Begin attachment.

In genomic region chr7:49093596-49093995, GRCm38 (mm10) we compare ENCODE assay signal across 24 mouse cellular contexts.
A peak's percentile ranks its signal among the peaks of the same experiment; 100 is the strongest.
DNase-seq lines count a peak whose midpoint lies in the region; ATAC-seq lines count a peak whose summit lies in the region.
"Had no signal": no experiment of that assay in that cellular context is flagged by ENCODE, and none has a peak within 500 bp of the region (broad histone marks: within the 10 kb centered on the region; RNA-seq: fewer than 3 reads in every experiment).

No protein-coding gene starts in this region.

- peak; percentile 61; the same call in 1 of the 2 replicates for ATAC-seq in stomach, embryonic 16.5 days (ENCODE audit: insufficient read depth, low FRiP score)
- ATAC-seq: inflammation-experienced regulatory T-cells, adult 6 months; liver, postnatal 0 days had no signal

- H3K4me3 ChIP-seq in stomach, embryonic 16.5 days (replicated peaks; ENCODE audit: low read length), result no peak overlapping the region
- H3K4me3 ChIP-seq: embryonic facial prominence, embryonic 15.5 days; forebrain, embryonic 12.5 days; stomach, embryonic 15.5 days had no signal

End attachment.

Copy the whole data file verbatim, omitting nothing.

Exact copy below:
In genomic region chr7:49093596-49093995, GRCm38 (mm10) we compare ENCODE assay signal across 24 mouse cellular contexts.
A peak's percentile ranks its signal among the peaks of the same experiment; 100 is the strongest.
DNase-seq lines count a peak whose midpoint lies in the region; ATAC-seq lines count a peak whose summit lies in the region.
"Had no signal": no experiment of that assay in that cellular context is flagged by ENCODE, and none has a peak within 500 bp of the region (broad histone marks: within the 10 kb centered on the region; RNA-seq: fewer than 3 reads in every experiment).

No protein-coding gene starts in this region.

- peak; percentile 61; the same call in 1 of the 2 replicates for ATAC-seq in stomach, embryonic 16.5 days (ENCODE audit: insufficient read depth, low FRiP score)
- ATAC-seq: inflammation-experienced regulatory T-cells, adult 6 months; liver, postnatal 0 days had no signal

- H3K4me3 ChIP-seq in stomach, embryonic 16.5 days (replicated peaks; ENCODE audit: low read length), result no peak overlapping the region
- H3K4me3 ChIP-seq: embryonic facial prominence, embryonic 15.5 days; forebrain, embryonic 12.5 days; stomach, embryonic 15.5 days had no signal